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On an elementary school in the US, there was a teacher who used to give the pupils math exercises he invented himself. One day, they calculated the cathetus of a right triangle and magically, they got the result to be $\sqrt{-4}$ . The news quickly spread through the media and, eventually, the mathematicians and philosophers had to deal with it.

What are the possible standpoints they could have taken?

*Sure, it doesn't make any sense but that's kind of the point. Even the notion that things behave in a logical way in our world has been kind of empirically observed.

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closed as primarily opinion-based by Alexander von Wernherr, Mołot, JDługosz, Hohmannfan, Frostfyre Feb 15 '17 at 12:56

Many good questions generate some degree of opinion based on expert experience, but answers to this question will tend to be almost entirely based on opinions, rather than facts, references, or specific expertise. If this question can be reworded to fit the rules in the help center, please edit the question.

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    $\begingroup$ I imagine the response from the STEM community being "Cool. How can we use this?" $\endgroup$ – frodoskywalker Feb 15 '17 at 9:56
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    $\begingroup$ And how do you plan to build a world with this question? As the question currently is phrased, I would argue that it is off topic for worldbuilding and, even if it weren't, it would be too broad to yield any good answer. $\endgroup$ – Mrkvička Feb 15 '17 at 10:01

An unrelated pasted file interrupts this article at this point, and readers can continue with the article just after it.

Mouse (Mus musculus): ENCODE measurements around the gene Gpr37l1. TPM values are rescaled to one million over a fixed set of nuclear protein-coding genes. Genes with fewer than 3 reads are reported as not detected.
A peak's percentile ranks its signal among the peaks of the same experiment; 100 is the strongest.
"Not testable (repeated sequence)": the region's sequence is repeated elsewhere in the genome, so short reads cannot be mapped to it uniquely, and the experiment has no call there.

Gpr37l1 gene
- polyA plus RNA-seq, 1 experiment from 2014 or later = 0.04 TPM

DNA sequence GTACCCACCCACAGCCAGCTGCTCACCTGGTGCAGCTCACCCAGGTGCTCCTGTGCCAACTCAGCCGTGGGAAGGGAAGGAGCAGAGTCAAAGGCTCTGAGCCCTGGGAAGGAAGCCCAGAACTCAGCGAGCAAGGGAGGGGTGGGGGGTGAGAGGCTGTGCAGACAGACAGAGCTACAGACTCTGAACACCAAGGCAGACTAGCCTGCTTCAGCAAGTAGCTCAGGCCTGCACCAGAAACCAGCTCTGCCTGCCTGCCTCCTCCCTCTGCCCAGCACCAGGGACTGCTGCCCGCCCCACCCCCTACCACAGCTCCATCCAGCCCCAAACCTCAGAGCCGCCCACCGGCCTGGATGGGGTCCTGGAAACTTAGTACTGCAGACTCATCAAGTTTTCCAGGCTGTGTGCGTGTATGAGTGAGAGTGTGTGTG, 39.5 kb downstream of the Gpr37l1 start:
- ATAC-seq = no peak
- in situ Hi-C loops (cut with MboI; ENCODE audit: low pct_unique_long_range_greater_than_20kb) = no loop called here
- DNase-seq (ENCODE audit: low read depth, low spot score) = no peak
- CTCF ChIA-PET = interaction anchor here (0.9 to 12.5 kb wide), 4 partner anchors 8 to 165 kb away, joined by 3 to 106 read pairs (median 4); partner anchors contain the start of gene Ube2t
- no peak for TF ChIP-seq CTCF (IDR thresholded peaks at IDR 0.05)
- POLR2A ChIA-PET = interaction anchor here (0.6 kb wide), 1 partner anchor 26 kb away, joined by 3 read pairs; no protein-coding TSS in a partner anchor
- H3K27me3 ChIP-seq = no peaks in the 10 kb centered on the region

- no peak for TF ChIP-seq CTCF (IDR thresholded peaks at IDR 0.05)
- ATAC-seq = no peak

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    $\begingroup$ @Mrkvička A question about "how can logic and math influence the actual world" is an interesting one, on-topic with that. Also, there is only one answer: not much. $\endgroup$ – PatJ Feb 15 '17 at 10:19
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    $\begingroup$ @PatJ I agree that "how can logic and math influence the actual world" is an interesting, on topic, question - but I disagree with that it would be what OP is asking. Sure, I may have misunderstood the question, but I read it as "How would mathematicians and philosophers react if they realized they were wrong in one particular case" $\endgroup$ – Mrkvička Feb 15 '17 at 10:48
  • $\begingroup$ I really don't get why this is marked pob. All three current answers basically say the same thing. I provided references to previous occurrences of that happening. $\endgroup$ – PatJ Feb 15 '17 at 15:18
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Assuming that there are no mistakes or errors (like the division by 0 in the proof that 1=2)

A whole slew of mathematicians would examine his working, work out exactly which axioms he was using and then describe in excruciating detail why his initial assumptions are wrong in the real world.

A good example of a mathematical paradox arises in set mathematics, where it's possible to mathematically prove that you can disassemble a pea, rotate the pieces in real space, and then reassemble them into two peas. It blatantly doesn't work, yet is mathematically sound.